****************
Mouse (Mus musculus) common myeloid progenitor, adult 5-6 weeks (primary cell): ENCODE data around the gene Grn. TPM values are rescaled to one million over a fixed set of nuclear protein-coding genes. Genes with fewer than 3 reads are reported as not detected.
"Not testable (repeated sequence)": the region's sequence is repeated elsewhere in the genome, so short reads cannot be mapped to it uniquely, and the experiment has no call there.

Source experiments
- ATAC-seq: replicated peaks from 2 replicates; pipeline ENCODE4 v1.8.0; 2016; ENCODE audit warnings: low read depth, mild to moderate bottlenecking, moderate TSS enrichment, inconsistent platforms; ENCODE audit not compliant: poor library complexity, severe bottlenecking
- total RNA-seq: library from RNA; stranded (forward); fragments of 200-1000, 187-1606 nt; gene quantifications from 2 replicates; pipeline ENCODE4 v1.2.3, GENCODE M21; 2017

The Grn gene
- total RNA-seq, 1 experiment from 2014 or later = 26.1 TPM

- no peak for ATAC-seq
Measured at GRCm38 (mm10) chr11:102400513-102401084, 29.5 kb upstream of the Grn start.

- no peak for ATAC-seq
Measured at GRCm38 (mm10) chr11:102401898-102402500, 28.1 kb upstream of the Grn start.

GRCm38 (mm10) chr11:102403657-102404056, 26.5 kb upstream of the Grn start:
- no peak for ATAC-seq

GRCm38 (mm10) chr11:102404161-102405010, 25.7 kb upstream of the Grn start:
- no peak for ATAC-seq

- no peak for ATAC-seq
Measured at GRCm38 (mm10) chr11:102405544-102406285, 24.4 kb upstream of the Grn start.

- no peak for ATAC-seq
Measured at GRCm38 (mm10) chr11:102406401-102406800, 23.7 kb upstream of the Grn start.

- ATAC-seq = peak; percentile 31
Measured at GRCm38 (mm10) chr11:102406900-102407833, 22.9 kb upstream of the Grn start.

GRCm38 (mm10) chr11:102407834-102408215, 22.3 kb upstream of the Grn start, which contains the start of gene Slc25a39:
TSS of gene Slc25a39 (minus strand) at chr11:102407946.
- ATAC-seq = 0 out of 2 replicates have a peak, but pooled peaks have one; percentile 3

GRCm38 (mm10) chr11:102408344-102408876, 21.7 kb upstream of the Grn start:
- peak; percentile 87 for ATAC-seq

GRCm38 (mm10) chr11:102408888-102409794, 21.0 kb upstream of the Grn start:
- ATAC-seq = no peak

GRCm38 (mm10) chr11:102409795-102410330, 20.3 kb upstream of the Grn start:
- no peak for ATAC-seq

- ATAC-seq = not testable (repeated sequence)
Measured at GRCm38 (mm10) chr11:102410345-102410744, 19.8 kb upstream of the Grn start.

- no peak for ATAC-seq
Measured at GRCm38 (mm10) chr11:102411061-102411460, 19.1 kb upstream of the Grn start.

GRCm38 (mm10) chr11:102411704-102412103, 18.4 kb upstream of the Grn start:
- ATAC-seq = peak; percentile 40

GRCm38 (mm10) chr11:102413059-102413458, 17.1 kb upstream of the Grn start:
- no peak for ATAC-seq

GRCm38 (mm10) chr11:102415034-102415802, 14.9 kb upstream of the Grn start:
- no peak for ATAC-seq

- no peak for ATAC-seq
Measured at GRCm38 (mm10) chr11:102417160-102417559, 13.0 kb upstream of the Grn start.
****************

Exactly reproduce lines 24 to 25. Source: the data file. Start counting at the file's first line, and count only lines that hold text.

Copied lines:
- ATAC-seq = 0 out of 2 replicates have a peak, but pooled peaks have one; percentile 3

GRCm38 (mm10) chr11:102408344-102408876, 21.7 kb upstream of the Grn start: